Archive for the ‘North Korea’ Category
A few days ago, Trudy Rubin had a good column about Secretary of State Rice and U.S. Mideast Policy. This was not a rave review:
Rarely has an American secretary of state looked so hapless.
At a time when American policy is failing in Iraq and flailing toward Iran, Rice’s trip shows why a shift of U.S. strategy is badly needed, soon.
The only way to break out of the present cycle of failure in the Middle East is to put the Israel-Palestinian issue back on the front burner.
When the United States invaded Iraq, many on the Bush team believed the road to Jerusalem (meaning resolution of the Palestinian issue) ran through Baghdad. They believed Iraq would morph into a pro-American democracy, which in turn would undercut the regimes in Syria and Iran. The Palestinians would have to accept whatever deal Israel offered, and the Bush team wouldn’t have to push the peace process forward.
Unfortunately, White House expectations proved to be 180 degrees wrong.
The chaos in Iraq strengthened Iran’s hand. Meantime, U.S. passivity on the peace process has boomeranged. President Bush’s endorsement of Israel’s unilateral withdrawal from the Gaza Strip was bound to strengthen Hamas, which could claim it had pushed Israel out by force. Had the White House wanted to strengthen Abbas, it would have urged Israel to negotiate a withdrawal with him.
The downward spiral that followed in Gaza and the West Bank has endangered Israel and U.S. policy as well.
Well, the Mideast is a tough nut to crack. Clinton couldn’t solve it either (It’s Clinton’s fault. Yeah, that’s the ticket.) But the Bushites aren’t doing better with North Korea, according to Josh Marshall:
Here’s the CNN brief on their article about Rice blaming Bill Clinton for the president’s latest failure.
U.S. Secretary of State Condoleezza Rice on Tuesday defended the Bush administration’s refusal to hold bilateral talks with North Korea in the face of Pyongyang’s claim of a successful nuclear test. She told CNN the Clinton administration tried that approach in the 1990s and it had failed.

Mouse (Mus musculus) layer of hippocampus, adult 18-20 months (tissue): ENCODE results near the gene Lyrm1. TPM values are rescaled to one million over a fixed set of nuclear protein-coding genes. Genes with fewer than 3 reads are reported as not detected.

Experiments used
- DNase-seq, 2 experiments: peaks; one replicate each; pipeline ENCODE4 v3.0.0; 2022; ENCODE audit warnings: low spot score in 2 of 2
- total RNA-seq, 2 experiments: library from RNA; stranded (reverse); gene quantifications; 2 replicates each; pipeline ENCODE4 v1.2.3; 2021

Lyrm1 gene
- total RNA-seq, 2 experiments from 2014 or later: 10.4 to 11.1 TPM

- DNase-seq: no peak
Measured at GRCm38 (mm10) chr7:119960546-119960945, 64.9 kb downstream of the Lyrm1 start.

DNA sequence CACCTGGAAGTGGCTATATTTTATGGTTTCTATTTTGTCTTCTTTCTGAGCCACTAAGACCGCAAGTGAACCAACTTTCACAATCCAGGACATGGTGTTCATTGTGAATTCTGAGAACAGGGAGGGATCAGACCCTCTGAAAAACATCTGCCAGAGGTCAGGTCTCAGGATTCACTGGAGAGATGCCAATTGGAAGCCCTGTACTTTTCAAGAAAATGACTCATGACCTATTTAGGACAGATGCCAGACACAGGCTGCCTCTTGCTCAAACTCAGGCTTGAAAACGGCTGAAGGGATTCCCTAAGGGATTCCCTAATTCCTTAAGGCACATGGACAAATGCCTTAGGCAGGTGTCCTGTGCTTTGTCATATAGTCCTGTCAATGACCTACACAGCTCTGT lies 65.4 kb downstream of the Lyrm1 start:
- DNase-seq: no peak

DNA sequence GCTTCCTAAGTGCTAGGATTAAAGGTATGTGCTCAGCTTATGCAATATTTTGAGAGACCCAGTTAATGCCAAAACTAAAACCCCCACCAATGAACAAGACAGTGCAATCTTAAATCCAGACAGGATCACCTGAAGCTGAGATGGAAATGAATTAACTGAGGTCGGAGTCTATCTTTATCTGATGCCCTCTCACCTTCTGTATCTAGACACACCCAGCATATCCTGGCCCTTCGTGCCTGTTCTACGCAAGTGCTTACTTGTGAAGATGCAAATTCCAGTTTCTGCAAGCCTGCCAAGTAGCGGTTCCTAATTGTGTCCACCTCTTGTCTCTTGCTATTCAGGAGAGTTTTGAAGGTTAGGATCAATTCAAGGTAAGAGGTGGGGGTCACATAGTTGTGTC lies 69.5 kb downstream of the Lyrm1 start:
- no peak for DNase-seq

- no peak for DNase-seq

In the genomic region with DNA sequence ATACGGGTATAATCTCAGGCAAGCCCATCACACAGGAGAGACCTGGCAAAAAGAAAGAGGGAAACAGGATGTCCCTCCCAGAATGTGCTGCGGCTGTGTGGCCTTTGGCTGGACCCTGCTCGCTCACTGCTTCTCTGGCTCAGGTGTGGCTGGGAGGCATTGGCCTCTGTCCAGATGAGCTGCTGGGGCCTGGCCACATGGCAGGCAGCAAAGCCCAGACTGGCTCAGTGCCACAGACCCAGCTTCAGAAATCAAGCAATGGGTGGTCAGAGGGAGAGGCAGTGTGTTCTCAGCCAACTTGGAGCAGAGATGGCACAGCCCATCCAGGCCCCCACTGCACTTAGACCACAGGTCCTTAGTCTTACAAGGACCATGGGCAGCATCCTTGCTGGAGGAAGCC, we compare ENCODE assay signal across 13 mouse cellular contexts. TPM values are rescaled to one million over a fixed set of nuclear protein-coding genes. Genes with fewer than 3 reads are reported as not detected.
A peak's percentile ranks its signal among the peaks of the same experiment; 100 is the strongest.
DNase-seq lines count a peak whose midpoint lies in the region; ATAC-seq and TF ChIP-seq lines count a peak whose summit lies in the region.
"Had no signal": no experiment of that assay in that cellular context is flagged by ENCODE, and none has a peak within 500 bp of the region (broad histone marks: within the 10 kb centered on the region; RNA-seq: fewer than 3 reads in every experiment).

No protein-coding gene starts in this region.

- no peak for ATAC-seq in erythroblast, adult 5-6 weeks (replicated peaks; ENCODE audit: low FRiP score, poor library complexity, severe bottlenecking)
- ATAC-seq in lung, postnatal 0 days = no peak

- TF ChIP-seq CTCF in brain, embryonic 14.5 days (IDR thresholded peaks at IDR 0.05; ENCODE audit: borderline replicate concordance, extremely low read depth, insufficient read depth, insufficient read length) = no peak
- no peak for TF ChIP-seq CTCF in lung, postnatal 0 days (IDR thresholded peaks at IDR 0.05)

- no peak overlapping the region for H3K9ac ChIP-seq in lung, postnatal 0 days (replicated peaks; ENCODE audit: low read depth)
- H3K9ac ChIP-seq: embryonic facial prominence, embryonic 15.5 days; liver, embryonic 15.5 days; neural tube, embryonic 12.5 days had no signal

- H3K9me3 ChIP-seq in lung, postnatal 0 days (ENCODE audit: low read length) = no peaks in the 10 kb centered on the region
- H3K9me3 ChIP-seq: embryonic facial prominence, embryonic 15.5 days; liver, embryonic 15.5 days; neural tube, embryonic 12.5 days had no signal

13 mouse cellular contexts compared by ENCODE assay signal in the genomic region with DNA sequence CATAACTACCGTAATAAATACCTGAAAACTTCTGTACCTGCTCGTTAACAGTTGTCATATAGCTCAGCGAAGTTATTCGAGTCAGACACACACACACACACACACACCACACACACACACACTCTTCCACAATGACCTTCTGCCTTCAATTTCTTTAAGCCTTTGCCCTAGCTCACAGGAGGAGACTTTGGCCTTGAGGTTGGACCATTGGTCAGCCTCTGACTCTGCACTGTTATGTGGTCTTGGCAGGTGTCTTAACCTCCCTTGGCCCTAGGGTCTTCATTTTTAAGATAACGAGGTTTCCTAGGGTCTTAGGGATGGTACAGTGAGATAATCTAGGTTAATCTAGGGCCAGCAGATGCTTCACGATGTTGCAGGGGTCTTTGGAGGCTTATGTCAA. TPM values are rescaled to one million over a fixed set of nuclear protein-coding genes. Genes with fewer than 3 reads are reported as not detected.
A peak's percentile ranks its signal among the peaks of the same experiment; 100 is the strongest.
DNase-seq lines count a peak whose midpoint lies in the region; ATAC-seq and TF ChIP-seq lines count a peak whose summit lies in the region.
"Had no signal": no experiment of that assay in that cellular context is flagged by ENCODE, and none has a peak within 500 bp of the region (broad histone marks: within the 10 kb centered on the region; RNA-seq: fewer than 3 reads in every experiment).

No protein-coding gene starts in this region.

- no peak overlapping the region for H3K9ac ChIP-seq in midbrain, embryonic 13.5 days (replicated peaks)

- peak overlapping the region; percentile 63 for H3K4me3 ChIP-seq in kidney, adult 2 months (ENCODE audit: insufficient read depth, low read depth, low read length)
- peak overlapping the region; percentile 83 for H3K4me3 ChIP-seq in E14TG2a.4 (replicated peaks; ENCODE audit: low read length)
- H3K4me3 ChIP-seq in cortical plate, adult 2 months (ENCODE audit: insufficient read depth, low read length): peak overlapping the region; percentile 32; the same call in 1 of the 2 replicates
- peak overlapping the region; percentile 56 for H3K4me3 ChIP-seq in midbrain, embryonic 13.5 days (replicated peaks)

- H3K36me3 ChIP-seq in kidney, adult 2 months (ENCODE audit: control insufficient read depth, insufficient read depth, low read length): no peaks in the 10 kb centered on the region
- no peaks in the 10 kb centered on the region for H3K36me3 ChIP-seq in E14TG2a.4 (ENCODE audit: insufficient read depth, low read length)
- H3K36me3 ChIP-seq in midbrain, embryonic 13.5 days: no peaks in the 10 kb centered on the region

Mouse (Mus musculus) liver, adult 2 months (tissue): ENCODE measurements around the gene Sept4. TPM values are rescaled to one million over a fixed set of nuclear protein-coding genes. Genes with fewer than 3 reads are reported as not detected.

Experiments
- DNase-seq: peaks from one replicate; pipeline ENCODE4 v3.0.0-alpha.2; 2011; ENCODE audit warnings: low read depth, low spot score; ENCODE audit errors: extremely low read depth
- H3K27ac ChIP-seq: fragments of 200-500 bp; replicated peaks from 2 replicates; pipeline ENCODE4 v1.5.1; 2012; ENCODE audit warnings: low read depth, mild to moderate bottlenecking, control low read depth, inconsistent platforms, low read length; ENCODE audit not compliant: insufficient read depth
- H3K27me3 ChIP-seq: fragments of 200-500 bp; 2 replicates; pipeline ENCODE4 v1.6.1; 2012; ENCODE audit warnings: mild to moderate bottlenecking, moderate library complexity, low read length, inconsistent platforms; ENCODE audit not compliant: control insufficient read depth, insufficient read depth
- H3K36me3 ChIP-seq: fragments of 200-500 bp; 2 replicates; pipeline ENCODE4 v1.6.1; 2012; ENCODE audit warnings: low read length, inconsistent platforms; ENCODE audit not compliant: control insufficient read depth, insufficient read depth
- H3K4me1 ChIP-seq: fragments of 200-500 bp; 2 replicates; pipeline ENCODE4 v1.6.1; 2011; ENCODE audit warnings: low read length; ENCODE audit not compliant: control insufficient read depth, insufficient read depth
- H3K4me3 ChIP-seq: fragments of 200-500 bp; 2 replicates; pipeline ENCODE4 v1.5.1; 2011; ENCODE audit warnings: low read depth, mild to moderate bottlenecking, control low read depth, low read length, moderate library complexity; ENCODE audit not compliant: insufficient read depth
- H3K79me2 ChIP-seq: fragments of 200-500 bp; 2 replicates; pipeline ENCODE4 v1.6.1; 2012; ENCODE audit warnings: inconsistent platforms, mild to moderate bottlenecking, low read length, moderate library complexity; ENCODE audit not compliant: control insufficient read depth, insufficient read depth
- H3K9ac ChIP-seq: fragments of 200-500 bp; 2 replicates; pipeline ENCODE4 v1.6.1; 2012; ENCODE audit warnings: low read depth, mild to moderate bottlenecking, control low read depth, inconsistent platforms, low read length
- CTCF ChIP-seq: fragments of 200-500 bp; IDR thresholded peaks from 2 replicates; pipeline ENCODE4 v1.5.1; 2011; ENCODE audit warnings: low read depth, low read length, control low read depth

Bill Perry has a good rejoinder to this nonsense on the Post oped page.
But let’s review the salient facts one more time.
“Failure” =1994-2002 — Era of Clinton ‘Agreed Framework’: No plutonium production. All existing plutonium under international inspection. No bomb.
“Success” = 2002-2006 — Bush Policy Era: Active plutonium production. No international inspections of plutonium stocks. Nuclear warhead detonated.
Face it. They ditched an imperfect but working policy. They replaced it with nothing. Now North Korea is a nuclear state.
Facts hurt. So do nukes.
That’s it from me. What an easy post to write.
Holy bloody rat poo! North Korea says it has tested its nuclear weapon. The cable news guys and gals are all over it if only because it is a weekend and therefore no schools are open and available to be put under siege by men with guns.
The nice news reader anchor lady on CNN has been asking correspondents in Asian capitols what can be done. The mush mouthed answer seems to be – nothing. That is, nothing can be done directly to prevent North Korea from developing its nuclear technology and arsenal. I am sure that if China, for example, wanted to punish the PRK it could find ways to retaliate economically.
But as the poet sings, “When you ain’t got nothin you got nothin to lose.” So North Koreans will have to live on 475 calories a day instead of 500. Big whoop. That won’t deter the rulers of the PRK. If they want the bomb, they have shown they are willing and able to do what is required to get it. The world can’t stop them, any more than it can stop stuff like this from going down.
By the way, last I saw on tv about 20 minutes ago, there was no seismic evidence to confirm that a test had occurred. South Korea is still convinced, however.
So what does happen now? I anticipate a lot of posturing and an eventual return to the six nations talks.
The righties who were so orgasmic about our invasion of Iraq – like this one – think the U.S. should deal more firmly with North Korea. I think if they ever got their wish they would regret it, because what would they have to bellyache about?
Me, I think it would be nice if the United States lead the world in an effort to dismantle all nuclear weapons. And I would also like the Hope Diamond for an xmas present.